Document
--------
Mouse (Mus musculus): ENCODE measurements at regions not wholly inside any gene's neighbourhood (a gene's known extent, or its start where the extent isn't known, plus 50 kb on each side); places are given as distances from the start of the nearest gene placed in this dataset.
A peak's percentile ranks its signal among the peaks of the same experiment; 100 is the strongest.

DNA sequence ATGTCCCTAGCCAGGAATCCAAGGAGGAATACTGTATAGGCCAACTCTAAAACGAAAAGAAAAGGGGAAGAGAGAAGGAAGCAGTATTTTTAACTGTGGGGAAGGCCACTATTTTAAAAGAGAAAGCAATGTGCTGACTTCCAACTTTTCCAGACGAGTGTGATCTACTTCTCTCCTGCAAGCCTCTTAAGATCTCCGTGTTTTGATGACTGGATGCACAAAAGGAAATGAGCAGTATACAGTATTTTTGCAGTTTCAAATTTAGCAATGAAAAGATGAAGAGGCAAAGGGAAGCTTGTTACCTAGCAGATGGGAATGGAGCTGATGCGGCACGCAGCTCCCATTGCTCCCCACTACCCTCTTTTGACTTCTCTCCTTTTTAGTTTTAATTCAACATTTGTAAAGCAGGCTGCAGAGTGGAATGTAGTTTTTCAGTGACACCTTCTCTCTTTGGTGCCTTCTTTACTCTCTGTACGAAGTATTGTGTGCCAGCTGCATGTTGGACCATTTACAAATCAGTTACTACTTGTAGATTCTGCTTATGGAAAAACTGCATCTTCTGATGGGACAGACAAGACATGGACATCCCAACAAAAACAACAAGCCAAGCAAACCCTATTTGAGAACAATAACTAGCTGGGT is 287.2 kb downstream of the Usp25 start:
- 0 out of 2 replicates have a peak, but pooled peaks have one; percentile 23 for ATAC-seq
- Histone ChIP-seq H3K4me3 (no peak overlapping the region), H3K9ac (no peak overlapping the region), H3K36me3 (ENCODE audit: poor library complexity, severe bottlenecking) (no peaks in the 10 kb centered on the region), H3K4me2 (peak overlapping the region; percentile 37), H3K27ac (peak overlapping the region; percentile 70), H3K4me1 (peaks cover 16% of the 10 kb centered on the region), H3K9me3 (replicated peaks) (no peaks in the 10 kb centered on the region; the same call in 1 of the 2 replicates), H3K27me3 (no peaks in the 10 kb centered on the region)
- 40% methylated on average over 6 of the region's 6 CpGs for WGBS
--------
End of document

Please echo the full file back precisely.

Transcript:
Mouse (Mus musculus): ENCODE measurements at regions not wholly inside any gene's neighbourhood (a gene's known extent, or its start where the extent isn't known, plus 50 kb on each side); places are given as distances from the start of the nearest gene placed in this dataset.
A peak's percentile ranks its signal among the peaks of the same experiment; 100 is the strongest.

DNA sequence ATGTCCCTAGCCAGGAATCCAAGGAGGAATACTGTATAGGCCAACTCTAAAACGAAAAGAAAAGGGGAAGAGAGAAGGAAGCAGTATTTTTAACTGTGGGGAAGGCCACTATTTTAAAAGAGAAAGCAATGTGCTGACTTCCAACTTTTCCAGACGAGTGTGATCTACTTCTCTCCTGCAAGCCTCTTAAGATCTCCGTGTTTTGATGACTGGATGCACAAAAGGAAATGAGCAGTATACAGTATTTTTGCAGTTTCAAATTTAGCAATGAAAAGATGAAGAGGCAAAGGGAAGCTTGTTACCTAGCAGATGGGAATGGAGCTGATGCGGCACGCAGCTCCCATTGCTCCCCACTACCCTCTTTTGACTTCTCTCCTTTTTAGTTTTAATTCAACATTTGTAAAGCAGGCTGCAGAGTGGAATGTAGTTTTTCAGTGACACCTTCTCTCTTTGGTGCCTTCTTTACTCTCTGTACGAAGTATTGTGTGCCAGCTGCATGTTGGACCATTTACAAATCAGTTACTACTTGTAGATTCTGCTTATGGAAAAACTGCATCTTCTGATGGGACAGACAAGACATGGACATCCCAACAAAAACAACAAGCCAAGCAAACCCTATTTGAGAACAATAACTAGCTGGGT is 287.2 kb downstream of the Usp25 start:
- 0 out of 2 replicates have a peak, but pooled peaks have one; percentile 23 for ATAC-seq
- Histone ChIP-seq H3K4me3 (no peak overlapping the region), H3K9ac (no peak overlapping the region), H3K36me3 (ENCODE audit: poor library complexity, severe bottlenecking) (no peaks in the 10 kb centered on the region), H3K4me2 (peak overlapping the region; percentile 37), H3K27ac (peak overlapping the region; percentile 70), H3K4me1 (peaks cover 16% of the 10 kb centered on the region), H3K9me3 (replicated peaks) (no peaks in the 10 kb centered on the region; the same call in 1 of the 2 replicates), H3K27me3 (no peaks in the 10 kb centered on the region)
- 40% methylated on average over 6 of the region's 6 CpGs for WGBS